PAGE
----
Deepfake technology, which was recently identified as becoming a credible cyberthreat, emphasizes the notion that an attack can arise from anywhere. Though the creation of deepfakes can be traced back to 2017, it became a popular trend when a video featuring former US president Barack Obama and Jordan Peele made the rounds on social media. The video was created by Peele's production company using FakeApp, the AI face-swapping tool, and Adobe After Effects.

According to threat intelligence platform IntSights, while deepfake technology isn't as popular a choice for cyberattackers as other methods, it is an emerging threat that security teams must be on the lookout for. IntSights also recognized a 43% increase in hacker chatter around deepfakes on dark web forums since 2019.

What are deepfakes?

An amalgamation of the terms "deep learning" and "fake", a deepfake is a synthesized or fake version of an image, video, or audio file, manipulated to make the observer believe it is real. Deepfakes are created using deep learning methods and artificial intelligence software.

The previously mentioned deepfake containing Obama and Peele was made to increase awareness of deepfakes and contains a fake video of Obama warning users to be careful while consuming content online.

What is the technology behind deepfakes?

Deepfakes are created using deep learning methodologies; specifically, one called generative adversarial network (GAN). GAN is a group of neural network models, which includes machine learning models that teach computers how to process information like the human brain.

The GAN used to create deepfakes consists of two major neural networks run by individual AI algorithms—one is called the generator and the other the discriminator. In simple terms, the generator creates fake content and sends it to the discriminator, which then compares fake content to the target content to identify differences between the two. The generator then tries to eliminate these differences and fool the discriminator again through improved fake content. This cycle continues until a near-perfect fake file is generated.

Normalization of deepfakes

While the detrimental effects of deepfake technology have been acknowledged, so have its advantages, particularly in the film industry. Deepfakes have been looked at as a cheaper alternative to expensive CGI techniques and as a way to effectively revive actors (i.e. portray them in films) once they are no longer alive. This has led to the birth of several deepfake applications that anybody can use. Creating deepfakes has never been easier.

The accessibility and effectiveness of deepfake technology have resulted in cybercriminals using it for social engineering attacks.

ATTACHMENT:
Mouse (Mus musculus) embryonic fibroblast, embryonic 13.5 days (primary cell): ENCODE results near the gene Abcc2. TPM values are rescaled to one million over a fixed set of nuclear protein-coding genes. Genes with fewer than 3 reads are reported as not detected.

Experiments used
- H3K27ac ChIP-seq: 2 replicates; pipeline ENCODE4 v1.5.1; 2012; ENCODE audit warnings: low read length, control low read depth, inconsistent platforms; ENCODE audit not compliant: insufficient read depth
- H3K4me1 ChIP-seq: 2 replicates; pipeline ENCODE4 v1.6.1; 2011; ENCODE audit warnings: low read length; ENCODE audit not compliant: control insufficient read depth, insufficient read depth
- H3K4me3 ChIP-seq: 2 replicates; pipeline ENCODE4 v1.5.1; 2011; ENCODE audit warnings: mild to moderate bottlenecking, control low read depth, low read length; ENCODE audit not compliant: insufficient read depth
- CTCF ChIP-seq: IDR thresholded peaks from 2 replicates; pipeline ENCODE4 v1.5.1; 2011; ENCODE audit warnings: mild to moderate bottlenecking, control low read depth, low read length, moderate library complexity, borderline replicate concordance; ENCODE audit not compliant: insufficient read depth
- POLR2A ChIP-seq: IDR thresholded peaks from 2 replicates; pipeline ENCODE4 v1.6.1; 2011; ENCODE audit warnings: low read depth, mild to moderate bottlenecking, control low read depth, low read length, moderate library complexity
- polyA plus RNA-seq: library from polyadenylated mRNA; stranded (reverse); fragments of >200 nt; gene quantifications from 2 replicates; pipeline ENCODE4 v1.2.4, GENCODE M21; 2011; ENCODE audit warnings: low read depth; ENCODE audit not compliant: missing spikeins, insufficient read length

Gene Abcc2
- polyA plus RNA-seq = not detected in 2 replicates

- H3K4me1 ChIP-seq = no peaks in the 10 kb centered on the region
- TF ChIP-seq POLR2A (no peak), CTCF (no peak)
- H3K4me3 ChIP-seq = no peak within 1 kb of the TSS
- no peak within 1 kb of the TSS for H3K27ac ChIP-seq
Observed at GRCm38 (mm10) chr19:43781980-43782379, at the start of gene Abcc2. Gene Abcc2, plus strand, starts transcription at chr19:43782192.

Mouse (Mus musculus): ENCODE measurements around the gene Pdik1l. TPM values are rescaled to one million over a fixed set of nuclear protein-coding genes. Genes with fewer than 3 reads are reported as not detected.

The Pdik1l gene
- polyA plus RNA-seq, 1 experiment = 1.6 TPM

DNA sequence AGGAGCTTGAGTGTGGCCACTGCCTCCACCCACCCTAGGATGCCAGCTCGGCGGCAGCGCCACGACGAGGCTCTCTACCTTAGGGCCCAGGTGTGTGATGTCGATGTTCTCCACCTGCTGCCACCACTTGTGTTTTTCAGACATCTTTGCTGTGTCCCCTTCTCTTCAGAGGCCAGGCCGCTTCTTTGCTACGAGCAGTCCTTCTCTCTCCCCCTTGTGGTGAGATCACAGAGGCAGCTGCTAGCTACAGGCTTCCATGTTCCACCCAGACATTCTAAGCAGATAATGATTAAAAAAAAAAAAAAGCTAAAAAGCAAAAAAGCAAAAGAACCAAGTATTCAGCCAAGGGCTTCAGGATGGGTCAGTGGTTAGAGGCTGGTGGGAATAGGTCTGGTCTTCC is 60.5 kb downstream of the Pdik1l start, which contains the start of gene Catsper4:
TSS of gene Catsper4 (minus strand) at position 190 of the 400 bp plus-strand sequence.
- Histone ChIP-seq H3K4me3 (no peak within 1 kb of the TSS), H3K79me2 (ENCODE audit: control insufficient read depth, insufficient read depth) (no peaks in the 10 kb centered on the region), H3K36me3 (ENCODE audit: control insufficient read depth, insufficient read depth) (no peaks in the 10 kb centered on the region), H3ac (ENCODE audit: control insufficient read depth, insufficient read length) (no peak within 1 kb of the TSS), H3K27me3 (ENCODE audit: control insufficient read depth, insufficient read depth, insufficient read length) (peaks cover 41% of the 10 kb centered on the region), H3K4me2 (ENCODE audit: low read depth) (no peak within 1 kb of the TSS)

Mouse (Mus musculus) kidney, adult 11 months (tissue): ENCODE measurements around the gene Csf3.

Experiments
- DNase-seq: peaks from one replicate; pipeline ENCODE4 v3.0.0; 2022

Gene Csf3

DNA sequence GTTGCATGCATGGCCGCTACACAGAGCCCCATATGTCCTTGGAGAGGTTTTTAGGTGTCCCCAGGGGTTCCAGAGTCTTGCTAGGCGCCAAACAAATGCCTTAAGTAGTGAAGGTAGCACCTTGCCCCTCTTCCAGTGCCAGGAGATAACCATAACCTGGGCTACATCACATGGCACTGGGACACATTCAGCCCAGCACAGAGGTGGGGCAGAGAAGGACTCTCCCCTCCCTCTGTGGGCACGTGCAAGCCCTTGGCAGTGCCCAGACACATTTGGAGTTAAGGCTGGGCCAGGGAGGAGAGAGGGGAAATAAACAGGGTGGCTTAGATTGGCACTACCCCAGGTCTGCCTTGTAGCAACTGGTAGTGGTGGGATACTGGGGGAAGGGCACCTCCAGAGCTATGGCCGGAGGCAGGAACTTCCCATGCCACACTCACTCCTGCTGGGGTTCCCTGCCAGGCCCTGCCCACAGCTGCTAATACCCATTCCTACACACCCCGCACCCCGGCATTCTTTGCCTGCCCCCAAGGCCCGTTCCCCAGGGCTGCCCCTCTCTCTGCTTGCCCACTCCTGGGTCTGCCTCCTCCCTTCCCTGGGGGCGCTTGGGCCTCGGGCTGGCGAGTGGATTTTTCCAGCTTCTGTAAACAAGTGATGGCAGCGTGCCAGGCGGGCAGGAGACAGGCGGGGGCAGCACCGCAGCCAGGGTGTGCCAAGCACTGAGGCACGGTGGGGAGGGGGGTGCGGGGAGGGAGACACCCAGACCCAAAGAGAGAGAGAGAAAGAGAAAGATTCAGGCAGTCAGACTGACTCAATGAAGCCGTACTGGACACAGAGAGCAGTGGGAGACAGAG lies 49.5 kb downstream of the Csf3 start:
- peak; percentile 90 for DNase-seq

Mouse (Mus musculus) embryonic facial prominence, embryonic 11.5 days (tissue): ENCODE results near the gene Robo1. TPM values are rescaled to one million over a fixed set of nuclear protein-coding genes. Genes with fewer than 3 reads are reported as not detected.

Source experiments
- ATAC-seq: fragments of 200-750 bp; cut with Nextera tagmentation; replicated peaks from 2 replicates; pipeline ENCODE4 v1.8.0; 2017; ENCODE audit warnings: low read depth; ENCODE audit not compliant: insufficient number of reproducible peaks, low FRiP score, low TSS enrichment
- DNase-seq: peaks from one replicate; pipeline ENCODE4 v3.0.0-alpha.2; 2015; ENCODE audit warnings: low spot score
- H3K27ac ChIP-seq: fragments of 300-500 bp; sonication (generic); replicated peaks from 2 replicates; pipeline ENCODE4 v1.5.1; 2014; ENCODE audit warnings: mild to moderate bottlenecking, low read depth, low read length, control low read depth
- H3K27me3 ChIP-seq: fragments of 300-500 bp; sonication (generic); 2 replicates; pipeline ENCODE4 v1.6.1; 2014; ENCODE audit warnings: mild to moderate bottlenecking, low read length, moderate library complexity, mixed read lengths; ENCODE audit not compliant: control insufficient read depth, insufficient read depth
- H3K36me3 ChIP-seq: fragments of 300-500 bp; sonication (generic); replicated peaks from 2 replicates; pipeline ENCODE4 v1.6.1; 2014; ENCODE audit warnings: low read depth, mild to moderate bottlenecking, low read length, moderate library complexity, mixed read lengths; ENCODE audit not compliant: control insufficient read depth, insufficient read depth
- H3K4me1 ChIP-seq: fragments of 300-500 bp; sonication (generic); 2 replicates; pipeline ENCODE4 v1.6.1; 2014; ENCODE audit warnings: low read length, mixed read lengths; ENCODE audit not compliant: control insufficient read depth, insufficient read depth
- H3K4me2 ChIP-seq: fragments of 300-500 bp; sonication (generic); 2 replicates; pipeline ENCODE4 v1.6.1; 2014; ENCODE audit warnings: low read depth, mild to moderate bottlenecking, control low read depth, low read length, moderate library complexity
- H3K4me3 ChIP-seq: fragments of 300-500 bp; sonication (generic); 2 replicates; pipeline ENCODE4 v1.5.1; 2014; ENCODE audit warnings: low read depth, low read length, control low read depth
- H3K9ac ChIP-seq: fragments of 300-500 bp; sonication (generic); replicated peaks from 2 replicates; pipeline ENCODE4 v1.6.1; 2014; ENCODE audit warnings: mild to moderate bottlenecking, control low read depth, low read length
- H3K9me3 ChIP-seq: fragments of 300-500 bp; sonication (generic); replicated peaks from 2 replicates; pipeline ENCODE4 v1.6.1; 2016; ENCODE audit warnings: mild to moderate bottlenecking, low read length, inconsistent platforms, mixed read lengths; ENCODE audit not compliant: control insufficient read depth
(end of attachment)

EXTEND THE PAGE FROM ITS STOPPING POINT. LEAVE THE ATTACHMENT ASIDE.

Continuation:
How deepfakes can induce cyber attacks

Even though deepfake technology began as an attempt to create fake videos or images, it is now used to mimic clone voice messages as well. Cybercriminals could use this to carry out social engineering attacks like:

  • Vishing: Vishing or voice phishing depends entirely on convincing the victim to carry out an action through a fake phone call, that could ultimately lead to a malicious outcome. Phishers could create nearly perfect replicas of voices that belong to key stakeholders in a company, for example, and use them to convince employees to compromise login credentials or execute a set of actions that could lead to a cybersecurity incident.
  • Business email compromise: Similar to vishing, hackers could execute a spear-phishing attack through email, followed by a convincing phone call, aping a supplier through deepfaked audio. This could lead to a hacker persuading a employee to send funds to a different bank account.

Apart from these, deepfakes can also have a profound political and social impact, since they can influence the political decisions of the people who view them or cause an immediate reaction among the masses when fake content goes viral.

Combating deepfakes

Dealing with deepfake videos or images can be approached in two ways. One is to prevent the misuse of authentic content in fake videos or images, such as using blockchain mechanisms. The other is to use AI/ML technology to detect whether content has been changed.

  • AI/ML as the first line of defense: Elaine Lee, Principal Data Scientist at Mimecast, suggests using an AI-based system similar to the one used on YouTube, which examines audio, converts it to text, and analyzes the text for keywords. This methodology can be used to compare deepfake video content with original content to detect anomalies and then alert the respective authorities. This could be used as the first line of defense in detecting deepfakes with the next step being human intervention.
  • Blockchain technology: A recent study that focuses on using blockchain to combat deepfakes, proposes a distributed data sharing mechanism based on smart contracts, a blockchain technology. When a video is created, a smart contract records the video metadata and its related attributes, then creates a hash. The smart contract also grants specific individuals restricted access to the video This way, the authenticity of the video remains intact, preventing the creation of deepfakes, as every user that wants to download or access the video has to interact with the smart contract.

Using digital signatures and multi-factor authentication are other suggested methods to prevent access to video, audio, or images that can be used to create convincing deepfakes. While digital signatures are a great way to authenticate binary files, video content may require more of a watermark than a digital signature, which is possible through blockchain, as mentioned above. Ensuring multi-factor authentication will also go a long way in preventing unauthorized access of important video resources which can be used for creating deepfakes.

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